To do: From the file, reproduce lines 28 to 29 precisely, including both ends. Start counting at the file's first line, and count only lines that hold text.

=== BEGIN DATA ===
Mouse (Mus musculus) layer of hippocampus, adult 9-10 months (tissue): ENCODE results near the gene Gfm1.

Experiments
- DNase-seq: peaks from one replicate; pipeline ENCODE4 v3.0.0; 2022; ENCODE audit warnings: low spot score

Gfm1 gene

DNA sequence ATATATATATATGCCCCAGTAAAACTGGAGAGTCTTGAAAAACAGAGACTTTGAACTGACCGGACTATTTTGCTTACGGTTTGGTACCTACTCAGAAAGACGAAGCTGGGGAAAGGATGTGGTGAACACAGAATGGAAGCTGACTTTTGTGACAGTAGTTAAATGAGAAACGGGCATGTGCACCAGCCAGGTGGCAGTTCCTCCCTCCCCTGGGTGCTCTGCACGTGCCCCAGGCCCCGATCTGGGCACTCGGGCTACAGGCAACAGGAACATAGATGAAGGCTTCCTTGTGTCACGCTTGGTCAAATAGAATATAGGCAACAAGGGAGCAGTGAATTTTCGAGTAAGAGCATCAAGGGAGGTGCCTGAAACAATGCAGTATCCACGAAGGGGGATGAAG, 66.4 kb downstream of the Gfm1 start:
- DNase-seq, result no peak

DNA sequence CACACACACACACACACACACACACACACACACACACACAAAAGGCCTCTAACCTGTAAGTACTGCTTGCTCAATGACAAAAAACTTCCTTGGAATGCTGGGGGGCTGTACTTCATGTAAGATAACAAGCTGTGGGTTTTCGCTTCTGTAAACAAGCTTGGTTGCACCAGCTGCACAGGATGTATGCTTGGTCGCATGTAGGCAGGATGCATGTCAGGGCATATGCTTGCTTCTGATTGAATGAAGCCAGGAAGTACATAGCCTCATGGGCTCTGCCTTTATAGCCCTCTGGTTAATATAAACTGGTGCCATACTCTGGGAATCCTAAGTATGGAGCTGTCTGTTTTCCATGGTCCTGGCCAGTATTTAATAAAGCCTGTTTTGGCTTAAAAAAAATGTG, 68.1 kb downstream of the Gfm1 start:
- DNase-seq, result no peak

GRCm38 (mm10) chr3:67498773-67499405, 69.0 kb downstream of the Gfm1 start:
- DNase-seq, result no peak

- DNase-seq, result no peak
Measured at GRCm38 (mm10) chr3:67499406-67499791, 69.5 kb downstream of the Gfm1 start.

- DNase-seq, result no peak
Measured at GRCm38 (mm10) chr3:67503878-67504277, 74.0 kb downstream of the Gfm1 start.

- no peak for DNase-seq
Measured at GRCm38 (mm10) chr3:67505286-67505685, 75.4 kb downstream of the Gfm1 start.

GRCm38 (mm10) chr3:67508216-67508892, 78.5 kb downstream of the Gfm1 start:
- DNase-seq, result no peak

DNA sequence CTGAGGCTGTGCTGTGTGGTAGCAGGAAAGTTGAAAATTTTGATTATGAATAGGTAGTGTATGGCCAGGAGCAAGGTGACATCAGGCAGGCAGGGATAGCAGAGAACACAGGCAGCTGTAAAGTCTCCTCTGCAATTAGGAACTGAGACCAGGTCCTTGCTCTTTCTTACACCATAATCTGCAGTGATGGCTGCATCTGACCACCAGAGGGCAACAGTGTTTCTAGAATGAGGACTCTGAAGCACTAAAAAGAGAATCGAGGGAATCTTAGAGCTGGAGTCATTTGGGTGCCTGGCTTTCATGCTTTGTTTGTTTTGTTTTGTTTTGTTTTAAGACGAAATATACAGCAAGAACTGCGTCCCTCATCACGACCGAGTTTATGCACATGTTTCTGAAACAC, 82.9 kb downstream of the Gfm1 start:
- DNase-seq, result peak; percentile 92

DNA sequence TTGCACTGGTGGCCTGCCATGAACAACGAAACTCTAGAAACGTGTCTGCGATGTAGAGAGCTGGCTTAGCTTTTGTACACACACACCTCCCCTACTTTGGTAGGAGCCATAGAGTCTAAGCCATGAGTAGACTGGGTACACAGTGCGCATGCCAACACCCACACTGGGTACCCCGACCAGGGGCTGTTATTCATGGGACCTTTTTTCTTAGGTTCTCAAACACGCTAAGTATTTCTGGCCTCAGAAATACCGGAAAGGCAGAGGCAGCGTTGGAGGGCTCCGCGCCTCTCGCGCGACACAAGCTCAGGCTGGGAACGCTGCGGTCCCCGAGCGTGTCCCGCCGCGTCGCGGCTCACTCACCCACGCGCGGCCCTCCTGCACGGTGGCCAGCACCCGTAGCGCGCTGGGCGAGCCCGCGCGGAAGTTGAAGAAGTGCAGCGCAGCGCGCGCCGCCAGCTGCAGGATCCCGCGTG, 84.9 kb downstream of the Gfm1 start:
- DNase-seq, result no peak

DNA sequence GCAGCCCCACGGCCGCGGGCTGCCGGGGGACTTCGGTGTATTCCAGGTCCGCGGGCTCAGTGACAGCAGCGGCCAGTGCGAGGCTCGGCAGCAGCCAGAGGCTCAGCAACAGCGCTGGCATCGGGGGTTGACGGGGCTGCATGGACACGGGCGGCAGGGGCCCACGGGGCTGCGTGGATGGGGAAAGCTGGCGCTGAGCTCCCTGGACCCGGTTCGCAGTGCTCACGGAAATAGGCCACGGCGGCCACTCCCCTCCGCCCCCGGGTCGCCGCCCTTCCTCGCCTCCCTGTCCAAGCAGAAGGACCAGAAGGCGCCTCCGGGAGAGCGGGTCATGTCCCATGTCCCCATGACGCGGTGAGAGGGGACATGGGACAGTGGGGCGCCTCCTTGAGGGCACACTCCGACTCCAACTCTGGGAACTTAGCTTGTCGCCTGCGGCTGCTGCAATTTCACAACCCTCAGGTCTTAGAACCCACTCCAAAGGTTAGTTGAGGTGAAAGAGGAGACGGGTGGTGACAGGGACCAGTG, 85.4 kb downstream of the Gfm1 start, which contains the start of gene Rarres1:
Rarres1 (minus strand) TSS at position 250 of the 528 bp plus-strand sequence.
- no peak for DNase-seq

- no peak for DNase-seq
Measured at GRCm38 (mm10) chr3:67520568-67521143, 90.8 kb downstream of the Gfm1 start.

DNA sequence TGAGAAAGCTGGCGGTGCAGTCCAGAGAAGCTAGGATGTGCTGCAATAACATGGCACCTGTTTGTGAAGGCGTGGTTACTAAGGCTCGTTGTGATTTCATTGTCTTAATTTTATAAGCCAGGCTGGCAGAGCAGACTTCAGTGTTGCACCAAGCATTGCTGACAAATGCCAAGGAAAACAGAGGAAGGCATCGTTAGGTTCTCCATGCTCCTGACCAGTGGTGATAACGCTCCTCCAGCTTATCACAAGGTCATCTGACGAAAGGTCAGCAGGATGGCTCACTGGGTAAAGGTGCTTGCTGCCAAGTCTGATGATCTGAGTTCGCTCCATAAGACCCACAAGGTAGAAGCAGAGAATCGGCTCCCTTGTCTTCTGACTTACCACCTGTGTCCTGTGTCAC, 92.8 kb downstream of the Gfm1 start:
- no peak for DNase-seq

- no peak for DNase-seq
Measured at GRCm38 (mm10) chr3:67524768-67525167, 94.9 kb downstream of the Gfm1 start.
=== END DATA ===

DNA sequence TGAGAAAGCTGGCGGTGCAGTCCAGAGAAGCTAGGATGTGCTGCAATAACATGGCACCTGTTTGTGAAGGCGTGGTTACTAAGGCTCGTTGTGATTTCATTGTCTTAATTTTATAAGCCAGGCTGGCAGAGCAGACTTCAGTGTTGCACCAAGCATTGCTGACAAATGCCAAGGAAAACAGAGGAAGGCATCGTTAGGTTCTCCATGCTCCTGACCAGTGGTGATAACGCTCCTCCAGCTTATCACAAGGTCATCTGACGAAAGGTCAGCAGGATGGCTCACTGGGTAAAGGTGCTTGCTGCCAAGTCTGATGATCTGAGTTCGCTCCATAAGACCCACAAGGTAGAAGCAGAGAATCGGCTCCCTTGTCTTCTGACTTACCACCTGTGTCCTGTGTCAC, 92.8 kb downstream of the Gfm1 start:
- no peak for DNase-seq